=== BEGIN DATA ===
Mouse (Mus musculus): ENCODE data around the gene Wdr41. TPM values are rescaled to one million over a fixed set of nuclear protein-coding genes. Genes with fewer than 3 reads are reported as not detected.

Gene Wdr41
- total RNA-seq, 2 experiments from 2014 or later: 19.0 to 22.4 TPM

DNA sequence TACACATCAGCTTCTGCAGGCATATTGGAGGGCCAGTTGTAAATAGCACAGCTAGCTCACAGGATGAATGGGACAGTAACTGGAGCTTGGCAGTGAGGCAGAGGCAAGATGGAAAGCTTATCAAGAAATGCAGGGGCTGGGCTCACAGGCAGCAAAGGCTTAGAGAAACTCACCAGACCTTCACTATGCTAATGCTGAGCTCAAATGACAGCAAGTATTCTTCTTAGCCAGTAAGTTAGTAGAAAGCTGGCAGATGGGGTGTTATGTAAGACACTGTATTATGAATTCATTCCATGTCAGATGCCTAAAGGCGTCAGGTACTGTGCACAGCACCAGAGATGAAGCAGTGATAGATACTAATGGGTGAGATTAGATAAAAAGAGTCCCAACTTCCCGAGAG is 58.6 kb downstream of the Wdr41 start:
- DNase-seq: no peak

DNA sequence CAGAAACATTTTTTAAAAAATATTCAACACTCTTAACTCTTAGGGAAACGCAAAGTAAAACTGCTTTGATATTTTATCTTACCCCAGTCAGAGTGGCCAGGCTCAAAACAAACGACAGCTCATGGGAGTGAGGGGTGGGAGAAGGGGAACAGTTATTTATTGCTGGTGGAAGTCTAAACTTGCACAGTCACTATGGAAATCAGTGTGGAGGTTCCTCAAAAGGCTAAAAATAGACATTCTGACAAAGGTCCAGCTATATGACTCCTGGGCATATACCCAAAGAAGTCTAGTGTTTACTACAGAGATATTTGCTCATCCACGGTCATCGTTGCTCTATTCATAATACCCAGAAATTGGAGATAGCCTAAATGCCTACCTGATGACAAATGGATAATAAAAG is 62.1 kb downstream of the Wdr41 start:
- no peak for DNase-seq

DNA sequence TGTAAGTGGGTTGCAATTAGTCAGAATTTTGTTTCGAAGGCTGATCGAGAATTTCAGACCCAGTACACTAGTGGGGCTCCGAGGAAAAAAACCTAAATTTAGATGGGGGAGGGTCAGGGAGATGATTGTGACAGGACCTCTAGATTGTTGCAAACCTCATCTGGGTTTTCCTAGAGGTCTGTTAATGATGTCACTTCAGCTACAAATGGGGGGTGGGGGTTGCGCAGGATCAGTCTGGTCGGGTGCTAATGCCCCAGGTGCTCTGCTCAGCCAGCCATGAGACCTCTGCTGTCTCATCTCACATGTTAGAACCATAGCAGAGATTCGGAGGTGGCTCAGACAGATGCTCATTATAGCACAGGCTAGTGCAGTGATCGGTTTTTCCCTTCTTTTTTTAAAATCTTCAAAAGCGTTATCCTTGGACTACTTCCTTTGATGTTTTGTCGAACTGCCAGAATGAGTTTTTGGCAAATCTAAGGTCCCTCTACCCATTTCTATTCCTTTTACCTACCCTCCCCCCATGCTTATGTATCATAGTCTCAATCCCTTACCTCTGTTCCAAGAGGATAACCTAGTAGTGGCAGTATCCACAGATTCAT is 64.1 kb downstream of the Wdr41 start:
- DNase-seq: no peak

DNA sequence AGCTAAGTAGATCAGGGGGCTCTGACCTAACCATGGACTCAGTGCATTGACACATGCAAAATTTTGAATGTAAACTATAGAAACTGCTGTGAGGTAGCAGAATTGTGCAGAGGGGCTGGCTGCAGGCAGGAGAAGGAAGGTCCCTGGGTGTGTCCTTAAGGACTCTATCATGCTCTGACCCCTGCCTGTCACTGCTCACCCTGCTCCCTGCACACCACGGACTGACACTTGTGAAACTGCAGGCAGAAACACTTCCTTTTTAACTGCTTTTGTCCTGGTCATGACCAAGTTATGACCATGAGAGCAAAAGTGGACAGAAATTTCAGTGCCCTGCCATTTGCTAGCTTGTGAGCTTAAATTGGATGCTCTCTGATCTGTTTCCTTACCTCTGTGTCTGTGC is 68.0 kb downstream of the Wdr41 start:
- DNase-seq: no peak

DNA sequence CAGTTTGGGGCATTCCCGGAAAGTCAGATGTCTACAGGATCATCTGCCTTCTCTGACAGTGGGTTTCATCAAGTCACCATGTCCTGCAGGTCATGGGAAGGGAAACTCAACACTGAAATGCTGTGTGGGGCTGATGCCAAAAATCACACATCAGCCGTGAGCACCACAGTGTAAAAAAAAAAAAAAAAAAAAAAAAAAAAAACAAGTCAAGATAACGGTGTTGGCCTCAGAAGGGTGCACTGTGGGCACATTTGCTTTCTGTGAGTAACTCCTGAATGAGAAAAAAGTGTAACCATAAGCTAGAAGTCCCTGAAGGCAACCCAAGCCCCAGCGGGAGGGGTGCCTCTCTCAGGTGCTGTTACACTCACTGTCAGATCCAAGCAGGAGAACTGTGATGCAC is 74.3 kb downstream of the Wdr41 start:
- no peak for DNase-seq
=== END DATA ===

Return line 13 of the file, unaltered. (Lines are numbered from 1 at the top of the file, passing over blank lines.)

- no peak for DNase-seq